The AK-47 has always enjoyed a reputation of rugged reliability. It is long-stroke gas operated, using the gas from the barrel to push a piston attached to the bolt carrier, thus operating the action. The gas tube is fairly large and is visible above the barrel with ports or vents to allow the excess "dirty" gas to escape without affecting the action. The AK-47 is often built with generous clearances, allowing it to function easily in a dirty environment with little or no maintenance. This makes it reliable but less accurate. It is very simple to disassemble and clean, and easy to maintain.
The M16 uses a direct impingement (DI) gas system, similar to normal gas operation in principle, but unique in operation. The gas is sent from the barrel, through the gas tube, directly to the inside of the receiver so it can push on the bolt carrier itself. This means that the gas alone impinges upon the bolt carrier. This design is much lighter and more compact than a gas-piston design. However, this design requires that combustion byproducts from the discharged cartridge be blown into the receiver as well. This quickly accumulating carbon and vaporized metal build-up within the receiver and bolt-carrier negatively affects reliability and necessitates more intensive maintenance on the part of the individual soldier. The DI operation increases the amount of heat that is deposited in the receiver while firing the M16 and causes essential lubricant to be "burned off". This requires frequent and generous applications of appropriate lubricant. Lack of proper lubrication is the most common source of weapon stoppages or jams.
The original M16 fared poorly in the jungles of Vietnam and was infamous for reliability problems in the harsh environment. As a result, it became the target of a Congressional investigation. The investigation found that:
- The M16 was billed as self-cleaning (when no weapon is or ever has been).
- The M16 was issued to troops without cleaning kits or instruction on how to clean the rifle.
- The M16 and 5.56x45mm cartridge was tested and approved with the use of a DuPont IMR8208M stick powder, that was switched to Olin Mathieson WC846 ball powder which produced much more fouling, that quickly jammed the action of the M16 (unless the gun was cleaned well and often).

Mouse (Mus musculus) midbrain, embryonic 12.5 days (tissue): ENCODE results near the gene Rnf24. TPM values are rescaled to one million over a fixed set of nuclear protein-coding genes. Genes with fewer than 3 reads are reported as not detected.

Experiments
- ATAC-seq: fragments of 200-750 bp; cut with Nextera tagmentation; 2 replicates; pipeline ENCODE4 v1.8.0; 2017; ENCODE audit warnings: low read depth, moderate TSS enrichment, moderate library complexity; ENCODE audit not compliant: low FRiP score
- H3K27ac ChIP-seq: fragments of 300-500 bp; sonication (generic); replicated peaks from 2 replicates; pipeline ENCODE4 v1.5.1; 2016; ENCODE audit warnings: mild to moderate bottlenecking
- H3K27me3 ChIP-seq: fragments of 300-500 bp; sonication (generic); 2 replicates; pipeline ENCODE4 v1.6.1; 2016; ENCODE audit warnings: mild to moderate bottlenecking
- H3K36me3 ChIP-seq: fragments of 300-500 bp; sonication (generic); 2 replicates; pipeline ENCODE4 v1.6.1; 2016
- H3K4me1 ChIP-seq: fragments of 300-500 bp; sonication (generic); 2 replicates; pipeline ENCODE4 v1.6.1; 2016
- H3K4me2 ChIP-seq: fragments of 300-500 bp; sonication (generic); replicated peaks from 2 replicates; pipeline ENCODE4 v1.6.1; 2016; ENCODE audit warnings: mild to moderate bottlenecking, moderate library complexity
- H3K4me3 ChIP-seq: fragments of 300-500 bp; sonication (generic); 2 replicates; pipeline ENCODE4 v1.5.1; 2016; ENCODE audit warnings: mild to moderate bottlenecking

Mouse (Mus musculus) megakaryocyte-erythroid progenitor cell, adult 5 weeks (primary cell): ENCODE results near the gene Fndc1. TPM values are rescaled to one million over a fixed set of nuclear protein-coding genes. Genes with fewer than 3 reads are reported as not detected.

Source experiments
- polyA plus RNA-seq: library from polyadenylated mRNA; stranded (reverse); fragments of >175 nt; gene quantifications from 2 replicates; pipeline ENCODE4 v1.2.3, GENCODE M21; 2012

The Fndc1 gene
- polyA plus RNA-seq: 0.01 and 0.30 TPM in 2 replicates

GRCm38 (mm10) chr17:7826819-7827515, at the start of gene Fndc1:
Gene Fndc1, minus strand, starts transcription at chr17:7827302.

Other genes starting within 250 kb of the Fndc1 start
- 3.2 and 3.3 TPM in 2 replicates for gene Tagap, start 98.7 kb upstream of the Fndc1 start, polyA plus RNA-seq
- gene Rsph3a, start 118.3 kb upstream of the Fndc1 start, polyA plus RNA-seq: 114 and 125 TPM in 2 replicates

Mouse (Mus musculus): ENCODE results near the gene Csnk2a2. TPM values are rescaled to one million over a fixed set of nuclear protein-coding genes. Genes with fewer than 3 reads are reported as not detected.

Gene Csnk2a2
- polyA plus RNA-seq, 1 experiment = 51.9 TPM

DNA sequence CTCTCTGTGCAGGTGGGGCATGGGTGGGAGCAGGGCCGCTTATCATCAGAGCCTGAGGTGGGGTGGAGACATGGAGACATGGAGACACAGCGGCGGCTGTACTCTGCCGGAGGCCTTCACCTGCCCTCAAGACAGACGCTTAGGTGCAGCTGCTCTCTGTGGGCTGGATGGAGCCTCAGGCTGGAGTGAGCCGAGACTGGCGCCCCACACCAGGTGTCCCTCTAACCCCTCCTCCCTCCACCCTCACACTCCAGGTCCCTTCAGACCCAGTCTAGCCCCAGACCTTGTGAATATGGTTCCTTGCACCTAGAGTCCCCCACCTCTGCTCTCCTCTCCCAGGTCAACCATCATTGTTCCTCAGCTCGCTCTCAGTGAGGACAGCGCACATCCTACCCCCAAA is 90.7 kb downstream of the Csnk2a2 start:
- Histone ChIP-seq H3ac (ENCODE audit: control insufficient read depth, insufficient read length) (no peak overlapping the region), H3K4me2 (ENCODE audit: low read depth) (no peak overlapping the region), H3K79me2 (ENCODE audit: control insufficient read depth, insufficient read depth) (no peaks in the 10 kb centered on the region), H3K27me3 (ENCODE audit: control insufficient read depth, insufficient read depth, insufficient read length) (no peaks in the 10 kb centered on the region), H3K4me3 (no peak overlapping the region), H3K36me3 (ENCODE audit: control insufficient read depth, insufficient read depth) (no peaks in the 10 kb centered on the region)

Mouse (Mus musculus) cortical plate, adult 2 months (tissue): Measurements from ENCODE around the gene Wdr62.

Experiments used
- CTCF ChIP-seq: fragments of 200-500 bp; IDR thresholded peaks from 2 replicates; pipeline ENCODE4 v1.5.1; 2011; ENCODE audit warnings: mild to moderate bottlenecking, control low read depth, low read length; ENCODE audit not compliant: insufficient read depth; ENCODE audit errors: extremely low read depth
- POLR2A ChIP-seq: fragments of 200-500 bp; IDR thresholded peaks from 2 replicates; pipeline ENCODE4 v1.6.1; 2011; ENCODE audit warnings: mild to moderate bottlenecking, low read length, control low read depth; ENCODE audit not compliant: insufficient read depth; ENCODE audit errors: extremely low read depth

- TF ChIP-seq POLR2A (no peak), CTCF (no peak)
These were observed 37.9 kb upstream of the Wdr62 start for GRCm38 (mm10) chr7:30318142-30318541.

- The M16 lacked a forward assist (rendering the rifle inoperable when it jammed).
- The M16 lacked a chromed barrel and chamber, causing corrosion problem, contributing to case swelling and extraction failures. (This was considered the most severe problem and required extreme measures to clear, such as inserting the cleaning-rod down the barrel and knocking the spent cartridge out.)
When these issues were addressed and corrected by the M16A1, the reliability problems decreased greatly. According to a February 1968 Department of Defense report, the M16A1 rifle achieved widespread acceptance by U.S. troops in Vietnam. Only 38 of 2100 individuals queried wanted to replace the M16A1 with another weapon. Of those 38, 35 wanted the CAR-15 (a shorter version of the M16) instead. In March 1970, the "President’s Blue Ribbon Defense Panel" concluded that the issuance of the M16 saved the lives of 20,000 U.S. servicemen during the Vietnam War, who would have otherwise died had the M14 remained in service. However the M16 rifle's reputation continues to suffer.
After the introduction of the M4 Carbine, it was found that the shorter barrel length of 14.5 inches also has a negative effect on reliability, as the gas port is located closer to the chamber than the gas port of the standard length M16 rifle: 7.5 inches instead of the 13 inches. This affects the M4’s timing and increases the amount of stress and heat on the critical components, thereby reducing reliability. In a 2002 assessment the USMC found that the M4 malfunctioned three times more often than the M16A4. Thereafter, the Army and Colt worked to make modifications to the M4 in order to address the problems found. In tests conducted in 2005 and 2006 the Army found that on average, the new M4s and M16s fired approximately 5,000 rounds between stoppages.
The newest version of the M16 in U.S. service is the HK416 which uses a proprietary gas system derived from the HK G36, replacing the direct impingement gas system used by the standard M16/M4. The HK system uses a short-stroke gas piston driving an operating rod to force the bolt carrier to the rear. This design prevents combustion gases from entering the weapon's interior, a shortcoming with direct impingement systems. The reduction in heat and fouling of the bolt carrier group increases the reliability of the weapon and extends the interval between stoppages. The short-stroke gas piston require less maintenance and cleaning. It reduces operator cleaning time and stress on critical components. "Improving the service interval requirements provides a major benefit to soldiers that may not have the ability or opportunity to thoroughly clean their rifle. Also, the design of the external gas piston system is less susceptible to build up of other contaminants in extreme environments."
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